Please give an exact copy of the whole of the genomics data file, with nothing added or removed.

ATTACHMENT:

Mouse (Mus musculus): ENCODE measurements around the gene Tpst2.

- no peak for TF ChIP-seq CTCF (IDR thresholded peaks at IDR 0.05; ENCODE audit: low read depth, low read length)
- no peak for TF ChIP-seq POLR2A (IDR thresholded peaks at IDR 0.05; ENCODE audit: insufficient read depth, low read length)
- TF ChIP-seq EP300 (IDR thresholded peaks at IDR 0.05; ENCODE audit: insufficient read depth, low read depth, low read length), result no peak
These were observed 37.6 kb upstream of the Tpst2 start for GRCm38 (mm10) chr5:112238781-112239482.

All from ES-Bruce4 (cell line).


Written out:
Mouse (Mus musculus): ENCODE measurements around the gene Tpst2.

- no peak for TF ChIP-seq CTCF (IDR thresholded peaks at IDR 0.05; ENCODE audit: low read depth, low read length)
- no peak for TF ChIP-seq POLR2A (IDR thresholded peaks at IDR 0.05; ENCODE audit: insufficient read depth, low read length)
- TF ChIP-seq EP300 (IDR thresholded peaks at IDR 0.05; ENCODE audit: insufficient read depth, low read depth, low read length), result no peak
These were observed 37.6 kb upstream of the Tpst2 start for GRCm38 (mm10) chr5:112238781-112239482.

All from ES-Bruce4 (cell line).